Going back to Deborah and her sales meetings, for example, it may be enough for Deborah to schedule the meetings — she may not be ready to lead them. As a new team member, her next SMART goal may be to observe the three sales meetings led by a more experienced colleague (and, of course, the SMART goal would identify that person specifically).
There’s no place for busywork when setting SMART goals. A SMART goal has value — to the organization and the individual achieving the goal. Moreover, a SMART goal has value right now; it’s not something that can, or should be, postponed.
For example, Deborah is assigned to schedule three sales meetings because her company is facing stiff competition this quarter and is looking to grow. Also, she needs to quickly learn the sales role so she can contribute to her company’s growth.
SMART goals are not open ended. Rather, they include a specific timeframe in which to achieve the goal. Setting a goal’s end date instills a sense of urgency and helps those working to achieve the goal focus. We all know how tempting it can be to deprioritize a project with no deadline.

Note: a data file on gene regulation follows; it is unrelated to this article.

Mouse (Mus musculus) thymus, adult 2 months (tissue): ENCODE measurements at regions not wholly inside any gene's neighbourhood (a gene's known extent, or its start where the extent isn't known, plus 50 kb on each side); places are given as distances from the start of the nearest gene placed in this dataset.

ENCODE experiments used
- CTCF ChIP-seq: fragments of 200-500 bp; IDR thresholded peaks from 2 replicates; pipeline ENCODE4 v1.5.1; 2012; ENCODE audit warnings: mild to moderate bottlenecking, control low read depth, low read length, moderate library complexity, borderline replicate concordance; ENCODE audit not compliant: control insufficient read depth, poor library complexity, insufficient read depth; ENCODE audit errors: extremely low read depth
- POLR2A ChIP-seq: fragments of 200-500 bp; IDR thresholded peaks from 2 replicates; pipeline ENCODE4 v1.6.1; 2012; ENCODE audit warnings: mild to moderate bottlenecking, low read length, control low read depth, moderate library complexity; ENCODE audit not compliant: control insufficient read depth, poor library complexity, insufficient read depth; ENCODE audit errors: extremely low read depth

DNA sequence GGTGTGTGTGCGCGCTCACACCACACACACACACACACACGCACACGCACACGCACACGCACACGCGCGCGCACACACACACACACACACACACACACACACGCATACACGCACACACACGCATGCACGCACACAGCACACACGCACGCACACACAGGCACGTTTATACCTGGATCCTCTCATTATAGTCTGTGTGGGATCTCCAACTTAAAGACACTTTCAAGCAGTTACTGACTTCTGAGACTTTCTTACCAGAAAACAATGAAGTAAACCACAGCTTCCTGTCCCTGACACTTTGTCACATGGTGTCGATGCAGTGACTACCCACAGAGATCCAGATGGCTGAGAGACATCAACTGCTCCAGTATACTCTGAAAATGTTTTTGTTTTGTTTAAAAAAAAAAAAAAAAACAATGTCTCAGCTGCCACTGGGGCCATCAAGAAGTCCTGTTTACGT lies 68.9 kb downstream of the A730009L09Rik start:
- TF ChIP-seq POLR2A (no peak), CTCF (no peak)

Let’s go, yet again, to Deborah and her sales meetings. You’ll notice we didn’t include a timeframe for the goal, so technically, it isn’t a SMART goal. “Deborah will reach out by phone and schedule three meetings with sales-qualified leads by the end of the quarter.” Now that’s SMART.
Using SMART Goals for Onboarding
SMART goals are ideal for onboarding because they eliminate uncertainty and feelings of being lost and out of your depth. New employees come to work each day knowing exactly what to focus on. The right SMART goals give new hires a clear path toward reaching the comfort and productivity levels enjoyed by their more experienced teammates.